Just as our dogs don’t understand that certain canine behaviors might bother us, we too make mistakes that can worry, upset, or even anger our dogs. These human habits are annoying, to our four-legged friends.
Your dog sees yelling as angry barking, which for them means trouble. Instead of yelling, it’s better to remain calm and use your tone of voice. A deeper tone to your voice means, “Hey, this needs your attention,” while a softer tone means “Good job!” By adjusting our vocal tone instead of volume, we’ll get our dog’s attention without scaring them off.
Children are usually guilty of teasing dogs, by barking back at them behind a fence, pulling on their tails. This is quite upsetting for our dogs and can make them timid, uneasy or even aggressive. Be sure to reward your dog quickly after he performs a behavior correctly.
Staring often translates to a challenge to dogs, so the last thing you should do is stare for too long. Though you should have no problem with your own dog, it might be interpreted as threatening new dogs. So avoid staring into the eyes of a dog who seems edgy, worried or aggressive!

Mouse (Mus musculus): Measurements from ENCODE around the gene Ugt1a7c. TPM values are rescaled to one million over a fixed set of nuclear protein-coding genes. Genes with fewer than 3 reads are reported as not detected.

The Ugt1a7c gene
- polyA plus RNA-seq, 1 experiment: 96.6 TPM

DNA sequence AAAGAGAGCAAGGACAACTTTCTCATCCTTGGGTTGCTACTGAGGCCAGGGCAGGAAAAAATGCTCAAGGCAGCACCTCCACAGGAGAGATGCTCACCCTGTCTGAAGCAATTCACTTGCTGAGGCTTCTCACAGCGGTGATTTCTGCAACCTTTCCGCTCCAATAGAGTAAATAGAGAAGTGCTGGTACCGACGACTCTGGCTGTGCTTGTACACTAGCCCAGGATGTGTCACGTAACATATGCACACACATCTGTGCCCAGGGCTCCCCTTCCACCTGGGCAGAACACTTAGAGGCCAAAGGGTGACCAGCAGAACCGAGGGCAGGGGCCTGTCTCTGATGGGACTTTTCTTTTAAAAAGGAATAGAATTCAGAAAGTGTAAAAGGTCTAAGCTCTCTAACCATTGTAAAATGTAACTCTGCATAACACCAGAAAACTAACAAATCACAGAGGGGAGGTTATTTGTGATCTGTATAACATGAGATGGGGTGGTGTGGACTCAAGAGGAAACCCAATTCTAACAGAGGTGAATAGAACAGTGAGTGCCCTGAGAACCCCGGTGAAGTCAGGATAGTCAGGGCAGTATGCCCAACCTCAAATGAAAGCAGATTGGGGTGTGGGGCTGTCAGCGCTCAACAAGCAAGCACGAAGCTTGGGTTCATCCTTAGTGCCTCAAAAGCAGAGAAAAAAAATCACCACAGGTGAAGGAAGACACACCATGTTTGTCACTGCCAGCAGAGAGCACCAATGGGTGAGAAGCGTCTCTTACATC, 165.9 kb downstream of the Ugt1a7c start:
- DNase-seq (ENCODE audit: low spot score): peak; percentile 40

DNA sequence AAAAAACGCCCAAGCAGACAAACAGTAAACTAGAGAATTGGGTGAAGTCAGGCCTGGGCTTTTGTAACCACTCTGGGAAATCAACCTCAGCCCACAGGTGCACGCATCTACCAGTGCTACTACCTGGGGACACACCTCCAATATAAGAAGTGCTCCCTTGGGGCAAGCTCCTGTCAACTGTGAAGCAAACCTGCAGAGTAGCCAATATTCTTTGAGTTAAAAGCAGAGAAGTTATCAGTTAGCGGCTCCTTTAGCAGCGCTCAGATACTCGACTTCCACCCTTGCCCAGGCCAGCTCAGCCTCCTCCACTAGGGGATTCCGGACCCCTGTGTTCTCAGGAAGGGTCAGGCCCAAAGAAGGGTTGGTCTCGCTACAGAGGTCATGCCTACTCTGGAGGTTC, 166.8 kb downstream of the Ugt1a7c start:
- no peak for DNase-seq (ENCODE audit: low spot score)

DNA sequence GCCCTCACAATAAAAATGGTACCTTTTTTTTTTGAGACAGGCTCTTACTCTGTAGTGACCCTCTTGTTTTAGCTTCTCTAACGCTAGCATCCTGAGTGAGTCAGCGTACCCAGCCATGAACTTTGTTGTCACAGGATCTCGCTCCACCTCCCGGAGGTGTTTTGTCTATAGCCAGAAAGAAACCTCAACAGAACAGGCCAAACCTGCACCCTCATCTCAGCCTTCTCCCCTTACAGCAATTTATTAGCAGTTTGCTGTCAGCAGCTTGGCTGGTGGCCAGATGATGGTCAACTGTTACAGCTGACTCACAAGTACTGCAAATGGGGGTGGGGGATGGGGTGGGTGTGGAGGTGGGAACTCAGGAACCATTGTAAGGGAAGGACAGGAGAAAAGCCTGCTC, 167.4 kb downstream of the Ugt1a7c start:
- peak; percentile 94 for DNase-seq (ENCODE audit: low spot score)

Changes to Routine
Dogs depend on the routine. Feeding schedules, walking schedules, playtime—your dog comes to expect this to happen without much deviation. If you casually change their dinner time or take them out later than usual, it can stress them and even cause them to change their behavior. Try to stick to the same schedule as best as you can.
You often encourage your furry friend to jump up on you when you get home from work, but when you have visitors, you chastise your dog for doing this same thing. This inconsistency only confuses your dog. To avoid this, decide precisely what you prefer your dog to do, then stick to it.